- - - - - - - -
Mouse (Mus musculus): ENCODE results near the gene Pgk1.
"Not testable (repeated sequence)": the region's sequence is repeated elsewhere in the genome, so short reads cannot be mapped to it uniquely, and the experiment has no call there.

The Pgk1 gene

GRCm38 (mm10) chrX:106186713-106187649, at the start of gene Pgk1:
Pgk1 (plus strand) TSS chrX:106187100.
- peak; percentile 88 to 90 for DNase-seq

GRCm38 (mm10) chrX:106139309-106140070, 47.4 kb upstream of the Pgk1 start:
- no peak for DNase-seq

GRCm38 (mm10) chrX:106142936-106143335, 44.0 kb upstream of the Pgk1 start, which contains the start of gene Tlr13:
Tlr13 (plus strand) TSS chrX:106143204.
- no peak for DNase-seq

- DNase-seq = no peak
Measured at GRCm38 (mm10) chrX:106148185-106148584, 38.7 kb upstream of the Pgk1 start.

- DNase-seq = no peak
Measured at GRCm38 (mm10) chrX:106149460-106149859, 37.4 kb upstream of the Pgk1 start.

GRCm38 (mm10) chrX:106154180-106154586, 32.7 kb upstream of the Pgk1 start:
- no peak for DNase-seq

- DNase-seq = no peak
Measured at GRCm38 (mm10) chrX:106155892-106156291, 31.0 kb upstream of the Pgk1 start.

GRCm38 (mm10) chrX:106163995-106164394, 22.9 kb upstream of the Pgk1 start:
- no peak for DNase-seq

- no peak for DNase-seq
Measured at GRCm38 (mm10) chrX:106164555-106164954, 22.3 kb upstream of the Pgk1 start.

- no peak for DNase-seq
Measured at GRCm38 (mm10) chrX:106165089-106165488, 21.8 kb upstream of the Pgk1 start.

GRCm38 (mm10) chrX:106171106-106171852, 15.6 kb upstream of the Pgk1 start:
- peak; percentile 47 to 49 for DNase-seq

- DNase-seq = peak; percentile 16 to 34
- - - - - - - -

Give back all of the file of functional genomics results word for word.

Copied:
Mouse (Mus musculus): ENCODE results near the gene Pgk1.
"Not testable (repeated sequence)": the region's sequence is repeated elsewhere in the genome, so short reads cannot be mapped to it uniquely, and the experiment has no call there.

The Pgk1 gene

GRCm38 (mm10) chrX:106186713-106187649, at the start of gene Pgk1:
Pgk1 (plus strand) TSS chrX:106187100.
- peak; percentile 88 to 90 for DNase-seq

GRCm38 (mm10) chrX:106139309-106140070, 47.4 kb upstream of the Pgk1 start:
- no peak for DNase-seq

GRCm38 (mm10) chrX:106142936-106143335, 44.0 kb upstream of the Pgk1 start, which contains the start of gene Tlr13:
Tlr13 (plus strand) TSS chrX:106143204.
- no peak for DNase-seq

- DNase-seq = no peak
Measured at GRCm38 (mm10) chrX:106148185-106148584, 38.7 kb upstream of the Pgk1 start.

- DNase-seq = no peak
Measured at GRCm38 (mm10) chrX:106149460-106149859, 37.4 kb upstream of the Pgk1 start.

GRCm38 (mm10) chrX:106154180-106154586, 32.7 kb upstream of the Pgk1 start:
- no peak for DNase-seq

- DNase-seq = no peak
Measured at GRCm38 (mm10) chrX:106155892-106156291, 31.0 kb upstream of the Pgk1 start.

GRCm38 (mm10) chrX:106163995-106164394, 22.9 kb upstream of the Pgk1 start:
- no peak for DNase-seq

- no peak for DNase-seq
Measured at GRCm38 (mm10) chrX:106164555-106164954, 22.3 kb upstream of the Pgk1 start.

- no peak for DNase-seq
Measured at GRCm38 (mm10) chrX:106165089-106165488, 21.8 kb upstream of the Pgk1 start.

GRCm38 (mm10) chrX:106171106-106171852, 15.6 kb upstream of the Pgk1 start:
- peak; percentile 47 to 49 for DNase-seq

- DNase-seq = peak; percentile 16 to 34